Does your dog make the list?
I am always inspired by the incredibly smart dogs we know and the difference they each make in somebody’s life.
Have you ever wondered exactly how smart your dogs is and what they are capable of?
I often do with Kilo the Pug. Do you measure by the number of tricks they can do or the type of talents they have developed or how fast they learn or how intuitive they are?
Dogs are capable of learning through simple reinforcement, but they also learn by watching humans and other dogs. Behavioral scientists have uncovered social-cognitive abilities in the domestic dog, similar to some in human children.
Different dog breeds were bred selectively with different strengths for different jobs and learn in different ways at different speeds. As well as varying by breed this can vary by individual dog. Different people have different needs and measures of “smarts” so what are the world’s most intelligent breeds?
Reportedly, the first intelligence test for dogs was developed in the late seventies. It included measurements of short-term memory, agility, and ability to solve problems such as detouring to a goal. It also assessed the ability of a dog to adapt to new conditions and cope with emotionally difficult situations.
There are some breeds of dogs like border collies that are known for having higher intelligence and others not so much, but what is it exactly that puts these dogs at the top of the list? Let’s find out!
Stanley Coren, on The Intelligence of Dogs
Stanley Coren is a neuropsychologist, Professor of Canine Psychology at the University of British Columbia, and author of the book: The Intelligence of Dogs. We were lucky enough to sit down with him for an interview when filming our documentary and really dig deep into what makes certain breeds of dogs “smarter” than others.
Different Types of Intelligence
Coren breaks down dog intelligence into 3 categories:
- Instinctive intelligence -a dog’s ability to perform the tasks it was bred for, ie: guarding, herding, hunting or providing companionship etc. This is measured by canine IQ tests and can vary by individual dog.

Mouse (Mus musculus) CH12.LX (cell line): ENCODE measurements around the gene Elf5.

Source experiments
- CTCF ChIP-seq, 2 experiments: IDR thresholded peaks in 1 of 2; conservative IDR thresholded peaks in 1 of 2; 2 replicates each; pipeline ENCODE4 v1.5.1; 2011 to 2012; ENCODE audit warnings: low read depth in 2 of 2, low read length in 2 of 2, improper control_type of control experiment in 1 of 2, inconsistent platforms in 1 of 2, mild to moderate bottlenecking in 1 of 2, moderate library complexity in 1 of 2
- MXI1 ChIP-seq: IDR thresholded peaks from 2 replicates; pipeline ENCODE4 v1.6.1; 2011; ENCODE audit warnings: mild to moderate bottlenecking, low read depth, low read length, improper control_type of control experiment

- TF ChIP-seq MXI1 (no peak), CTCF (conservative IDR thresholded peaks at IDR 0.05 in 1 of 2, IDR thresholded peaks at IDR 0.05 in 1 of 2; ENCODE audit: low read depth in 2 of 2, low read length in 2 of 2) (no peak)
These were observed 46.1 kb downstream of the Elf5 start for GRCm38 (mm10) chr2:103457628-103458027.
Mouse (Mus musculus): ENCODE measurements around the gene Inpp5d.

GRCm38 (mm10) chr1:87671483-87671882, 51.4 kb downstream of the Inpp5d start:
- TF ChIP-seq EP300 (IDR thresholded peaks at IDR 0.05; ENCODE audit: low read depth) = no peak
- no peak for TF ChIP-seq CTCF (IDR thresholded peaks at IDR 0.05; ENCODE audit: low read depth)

- Adaptive intelligence – a dog’s ability to learn and problem solve on its own. This also varies from dog to dog and can be measured by a canine IQ test.
- Working/Obedience intelligence – a dog’s ability to learn from humans. This is the form of intelligence that is considered most breed dependant and what most lists of “smartest dog breeds” are taking into account.
The good news about this is that just because your dog’s breed isn’t ranked highly on working/obedience intelligence, doesn’t mean that they aren’t intelligent in different ways like Kilo the Pug. Perhaps ways that are even more appealing to you- for example, a therapy dog who knows when you’re upset and need some love might be infinitely more valuable to you than a dog that will learn to “sit pretty”, “stay” or “roll over” the first time you ask.
When I look at how my pampered prince Kilo manipulates me and how resourceful he is at getting comfort, cuddles, and food, he seems very smart indeed and a great fit for my lifestyle.
“The Genius of Dogs” and “Dognition” – Dr Brian Hare
Dr. Brian Hare is an associate professor of evolutionary anthropology at Duke University in North Carolina and a member of the Center for Cognitive Neuroscience, which is a division of the Duke Institute for Brain Sciences. He received his Ph.D. from Harvard University, founded the Hominoid Psychology Research Group while at the Max Planck Institute for Evolutionary Anthropology in Leipzig, Germany, and subsequently founded the Duke Canine Cognition Center when arriving at Duke University.